In case you know nothing about me, I'm not a pastor, preacher, theologian, or an intellectual of any kind. I am, very simply, a man who wants to be like Jesus. The problem is: I fail miserably at it.. We are all failures when put up to His standards, but we are still loved, unconditionally.
Since I first visited this country, it has been my desire to tell the "lost children" that they are loved, even if they fail and even if their parents have abandoned them or they feel dirty and sinful and if the life they have on earth seems dismal and without purpose.
We were sent here to serve and I try very hard to be humble, in the Philippines. It is easy to be arrogant here, because people expect that out of foreigners. Kneeling and washing the feet of the people is a great opportunity for me to "practice what I preach". (Not literally, remember, I'm not a preacher). Matthew 20:28 teaches us all a great lesson, telling us:
"even as the Son of Man came not to be served but to serve, and to give his life as a ransom for many.”
(Let me put this out there right now. Even though I'm a retired firefighter, I do NOT plan to give my life as a ransom for many. I'm fully cognizant that I am not THE Son of the Living God, but I am one of his children.)
As I was looking at the Bible story (John 13), we can only imagine what a "tuff road" it must have been to walk the dirty, rocky, muddy roads of Palestine. Much like the Manila streets, where these kids came from, before they ended up "here". Fear was probably a common emotion for them both then and now. From the first pair of little feet that I washed, I felt the rough, calloused skin on some of them and saw the scars, and felt the marks from bites, rashes and who knows what else.
Within the first few minutes, it was hard to hold back the tears as I washed each little precious foot. In my mind I was seeing the kids walking the streets late at night and being victimized. No one caring for them in any way unless they wanted something in return. Seeing and feeling things that children should never be part of. It is an uphill battle, but we are all here for a reason. Some of us are goers, some are senders and some are other things, but it takes us all. A whole village of God's people to raise His children.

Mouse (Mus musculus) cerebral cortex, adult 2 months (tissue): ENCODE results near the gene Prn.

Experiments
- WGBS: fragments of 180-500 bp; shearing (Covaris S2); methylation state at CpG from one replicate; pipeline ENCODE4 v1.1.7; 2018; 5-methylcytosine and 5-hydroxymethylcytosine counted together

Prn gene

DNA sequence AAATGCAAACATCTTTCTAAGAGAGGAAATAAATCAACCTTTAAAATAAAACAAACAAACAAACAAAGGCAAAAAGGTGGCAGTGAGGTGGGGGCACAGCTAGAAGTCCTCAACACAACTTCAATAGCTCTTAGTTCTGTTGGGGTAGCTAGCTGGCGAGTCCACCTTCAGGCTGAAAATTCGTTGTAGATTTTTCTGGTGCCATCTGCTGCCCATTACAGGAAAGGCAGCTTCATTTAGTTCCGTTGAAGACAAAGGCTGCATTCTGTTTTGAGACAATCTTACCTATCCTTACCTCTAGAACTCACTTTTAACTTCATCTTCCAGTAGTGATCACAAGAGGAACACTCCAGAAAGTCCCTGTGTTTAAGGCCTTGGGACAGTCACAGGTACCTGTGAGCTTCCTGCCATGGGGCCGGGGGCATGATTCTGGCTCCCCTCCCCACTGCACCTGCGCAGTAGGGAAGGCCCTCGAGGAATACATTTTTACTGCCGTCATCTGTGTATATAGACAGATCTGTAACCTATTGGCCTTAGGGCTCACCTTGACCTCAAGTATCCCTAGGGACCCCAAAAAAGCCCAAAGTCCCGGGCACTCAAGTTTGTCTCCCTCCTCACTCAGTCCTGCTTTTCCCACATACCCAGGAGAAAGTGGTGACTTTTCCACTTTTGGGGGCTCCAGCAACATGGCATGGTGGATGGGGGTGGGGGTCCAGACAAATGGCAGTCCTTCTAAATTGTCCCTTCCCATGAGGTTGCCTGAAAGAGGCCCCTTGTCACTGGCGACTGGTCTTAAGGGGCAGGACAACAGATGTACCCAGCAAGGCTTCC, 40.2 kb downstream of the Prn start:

Overwhelm: to affect (someone) very strongly: to cause (someone) to have too many things to deal with: to defeat (someone or something) completely
The above picture was taken by Thai and it was not staged. She just captured a moment on a cell phone, not to glorify me or our mission, but to bring glory to God and give you a view into our lives. That boy was sleeping on a cardboard pallet among trash and piles of human feces on the top of a parking deck. I'm overwhelmed that this is everywhere I look and the gov't is deaf, dumb and blind to it. This picture signifies about $1 of material products (a bag of rice and 20 pesos). It also has a priceless value to myself, as it reminds me that there is lots of work to be done and I should always be aware of how I use the time that God has given me. I smiled at him and he smiled back...he said nothing, I just said "Jesus loves you, son" as I fought back my tears with all the strength I had.
The unfilled needs, heartbreak and loneliness that I see in these kids overwhelms me. It overwhelms me that I am just 1 man trying to move a mountain or push back the ocean. But, it also overwhelms me when I see a child smile just because I smiled at him first or we were allowed to feed them. I will tell you that my eyes well up with tears when I see these children dancing and singing praises to God around the truck that was designed just for them. Children with very little value to their parents or their city, need to know that they are priceless to their Maker. When we can make a child smile, I know that God can move mountains and calm the ocean even if it is through us, a little bit at a time.
I am torn because I don't want to come back to the U.S. because I know that I could be making a difference to these kids for the 2 months that I'm gone, but I can't do it alone. I am overwhelmed at the support that we have gotten in the past 2 years while we have been working here and I pray that I will be overwhelmed again as we come home and begin fundraising for the first time to begin fully investing in making these children know a Father's Love.